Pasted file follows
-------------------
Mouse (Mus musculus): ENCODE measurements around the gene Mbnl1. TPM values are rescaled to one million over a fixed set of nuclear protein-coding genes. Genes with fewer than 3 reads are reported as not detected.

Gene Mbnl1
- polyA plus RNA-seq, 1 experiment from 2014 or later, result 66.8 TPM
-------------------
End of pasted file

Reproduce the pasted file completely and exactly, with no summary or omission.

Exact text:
Mouse (Mus musculus): ENCODE measurements around the gene Mbnl1. TPM values are rescaled to one million over a fixed set of nuclear protein-coding genes. Genes with fewer than 3 reads are reported as not detected.

Gene Mbnl1
- polyA plus RNA-seq, 1 experiment from 2014 or later, result 66.8 TPM